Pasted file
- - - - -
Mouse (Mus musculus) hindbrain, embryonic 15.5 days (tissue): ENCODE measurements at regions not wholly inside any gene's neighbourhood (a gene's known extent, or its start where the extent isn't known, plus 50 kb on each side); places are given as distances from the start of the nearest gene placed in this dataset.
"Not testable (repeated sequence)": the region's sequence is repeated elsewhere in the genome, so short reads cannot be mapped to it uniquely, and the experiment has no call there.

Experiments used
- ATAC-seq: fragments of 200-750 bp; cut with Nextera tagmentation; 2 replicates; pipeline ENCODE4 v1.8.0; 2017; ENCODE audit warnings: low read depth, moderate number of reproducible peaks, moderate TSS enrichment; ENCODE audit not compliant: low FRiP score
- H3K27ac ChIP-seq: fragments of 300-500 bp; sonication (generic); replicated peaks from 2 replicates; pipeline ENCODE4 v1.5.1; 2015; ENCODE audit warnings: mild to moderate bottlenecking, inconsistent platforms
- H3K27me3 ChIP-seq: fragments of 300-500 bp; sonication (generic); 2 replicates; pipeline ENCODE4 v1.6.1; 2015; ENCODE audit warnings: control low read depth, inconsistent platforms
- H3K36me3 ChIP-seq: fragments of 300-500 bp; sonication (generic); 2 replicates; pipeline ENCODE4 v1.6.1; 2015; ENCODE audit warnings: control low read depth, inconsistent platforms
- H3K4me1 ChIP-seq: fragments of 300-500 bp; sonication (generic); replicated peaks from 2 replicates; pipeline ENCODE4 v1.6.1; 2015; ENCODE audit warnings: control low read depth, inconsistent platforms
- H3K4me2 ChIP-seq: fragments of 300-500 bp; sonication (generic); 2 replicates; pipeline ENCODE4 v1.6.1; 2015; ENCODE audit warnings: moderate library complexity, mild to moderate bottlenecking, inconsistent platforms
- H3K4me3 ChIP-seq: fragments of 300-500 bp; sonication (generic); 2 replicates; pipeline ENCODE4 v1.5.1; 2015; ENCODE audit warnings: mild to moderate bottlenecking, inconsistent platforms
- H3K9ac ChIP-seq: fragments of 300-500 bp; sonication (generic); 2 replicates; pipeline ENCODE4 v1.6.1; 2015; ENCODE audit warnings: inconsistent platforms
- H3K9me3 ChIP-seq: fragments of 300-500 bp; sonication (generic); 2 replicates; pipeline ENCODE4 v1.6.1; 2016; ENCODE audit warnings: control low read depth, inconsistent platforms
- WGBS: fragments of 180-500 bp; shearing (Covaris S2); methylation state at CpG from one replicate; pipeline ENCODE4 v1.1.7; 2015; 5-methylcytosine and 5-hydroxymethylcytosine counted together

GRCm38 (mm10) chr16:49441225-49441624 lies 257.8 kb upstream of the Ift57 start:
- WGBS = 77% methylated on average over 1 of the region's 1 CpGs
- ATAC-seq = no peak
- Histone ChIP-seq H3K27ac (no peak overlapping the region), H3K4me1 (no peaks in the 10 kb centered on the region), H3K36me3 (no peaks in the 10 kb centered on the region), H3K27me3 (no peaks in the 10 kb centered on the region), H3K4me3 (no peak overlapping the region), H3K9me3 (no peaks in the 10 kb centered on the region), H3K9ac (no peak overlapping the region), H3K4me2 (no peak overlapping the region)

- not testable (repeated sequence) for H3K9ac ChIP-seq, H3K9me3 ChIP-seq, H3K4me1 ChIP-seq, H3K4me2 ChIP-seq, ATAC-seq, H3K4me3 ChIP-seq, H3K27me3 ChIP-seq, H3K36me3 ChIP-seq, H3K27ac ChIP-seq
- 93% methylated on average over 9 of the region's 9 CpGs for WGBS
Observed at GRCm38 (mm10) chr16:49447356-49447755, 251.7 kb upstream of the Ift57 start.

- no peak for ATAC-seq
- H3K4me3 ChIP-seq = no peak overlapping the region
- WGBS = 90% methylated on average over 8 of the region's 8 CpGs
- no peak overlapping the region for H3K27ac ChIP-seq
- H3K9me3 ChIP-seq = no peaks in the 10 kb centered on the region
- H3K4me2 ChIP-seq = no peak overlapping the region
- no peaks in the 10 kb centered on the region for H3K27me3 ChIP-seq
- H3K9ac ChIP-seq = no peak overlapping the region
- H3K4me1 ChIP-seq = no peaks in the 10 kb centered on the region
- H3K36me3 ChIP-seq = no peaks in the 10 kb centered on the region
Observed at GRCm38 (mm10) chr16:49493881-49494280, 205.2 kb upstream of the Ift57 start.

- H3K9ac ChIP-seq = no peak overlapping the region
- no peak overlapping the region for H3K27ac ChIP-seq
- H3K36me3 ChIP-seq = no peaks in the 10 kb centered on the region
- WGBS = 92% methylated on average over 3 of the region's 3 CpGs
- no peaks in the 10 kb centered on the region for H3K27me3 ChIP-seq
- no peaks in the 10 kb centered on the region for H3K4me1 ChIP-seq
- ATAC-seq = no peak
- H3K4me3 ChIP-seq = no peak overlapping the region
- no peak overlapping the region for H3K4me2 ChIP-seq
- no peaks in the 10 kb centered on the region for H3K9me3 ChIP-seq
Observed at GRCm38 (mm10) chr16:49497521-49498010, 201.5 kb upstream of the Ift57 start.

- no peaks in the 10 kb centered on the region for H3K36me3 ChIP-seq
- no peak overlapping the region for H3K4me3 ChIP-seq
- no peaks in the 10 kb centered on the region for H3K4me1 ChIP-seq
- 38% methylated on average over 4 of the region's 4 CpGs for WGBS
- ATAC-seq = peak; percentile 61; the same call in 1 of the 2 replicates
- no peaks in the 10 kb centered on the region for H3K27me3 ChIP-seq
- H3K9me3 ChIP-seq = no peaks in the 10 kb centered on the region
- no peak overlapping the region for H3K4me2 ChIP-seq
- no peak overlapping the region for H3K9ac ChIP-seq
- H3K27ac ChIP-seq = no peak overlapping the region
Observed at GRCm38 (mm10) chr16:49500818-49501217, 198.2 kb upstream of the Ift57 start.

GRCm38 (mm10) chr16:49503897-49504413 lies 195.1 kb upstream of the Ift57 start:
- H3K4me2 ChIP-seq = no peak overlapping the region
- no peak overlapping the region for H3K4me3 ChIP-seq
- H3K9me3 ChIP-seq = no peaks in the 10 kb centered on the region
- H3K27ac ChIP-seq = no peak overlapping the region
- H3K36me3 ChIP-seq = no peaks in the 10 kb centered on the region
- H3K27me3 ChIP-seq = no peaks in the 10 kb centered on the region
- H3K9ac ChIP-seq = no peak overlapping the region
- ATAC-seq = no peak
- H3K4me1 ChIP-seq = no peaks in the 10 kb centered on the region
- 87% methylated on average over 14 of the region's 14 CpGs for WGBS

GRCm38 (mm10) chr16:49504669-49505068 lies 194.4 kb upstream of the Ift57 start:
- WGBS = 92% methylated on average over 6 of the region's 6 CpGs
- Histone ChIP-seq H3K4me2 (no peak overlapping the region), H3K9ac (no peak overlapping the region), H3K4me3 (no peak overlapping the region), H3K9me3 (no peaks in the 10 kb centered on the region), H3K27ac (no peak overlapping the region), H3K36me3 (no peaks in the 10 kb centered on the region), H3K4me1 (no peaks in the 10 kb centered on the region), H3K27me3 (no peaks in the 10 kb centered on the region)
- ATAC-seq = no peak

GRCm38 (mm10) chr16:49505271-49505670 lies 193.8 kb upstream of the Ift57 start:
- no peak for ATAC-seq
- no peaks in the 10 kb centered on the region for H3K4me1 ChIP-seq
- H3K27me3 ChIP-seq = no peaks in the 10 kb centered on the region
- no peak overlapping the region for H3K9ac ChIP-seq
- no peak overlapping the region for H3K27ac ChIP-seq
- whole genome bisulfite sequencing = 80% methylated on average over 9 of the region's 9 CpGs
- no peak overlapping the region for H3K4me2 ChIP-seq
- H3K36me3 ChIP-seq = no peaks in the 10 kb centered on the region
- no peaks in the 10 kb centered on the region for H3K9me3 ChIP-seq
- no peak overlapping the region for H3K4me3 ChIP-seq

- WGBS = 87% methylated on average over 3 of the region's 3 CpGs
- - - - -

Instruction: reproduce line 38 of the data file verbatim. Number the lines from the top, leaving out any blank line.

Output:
- ATAC-seq = no peak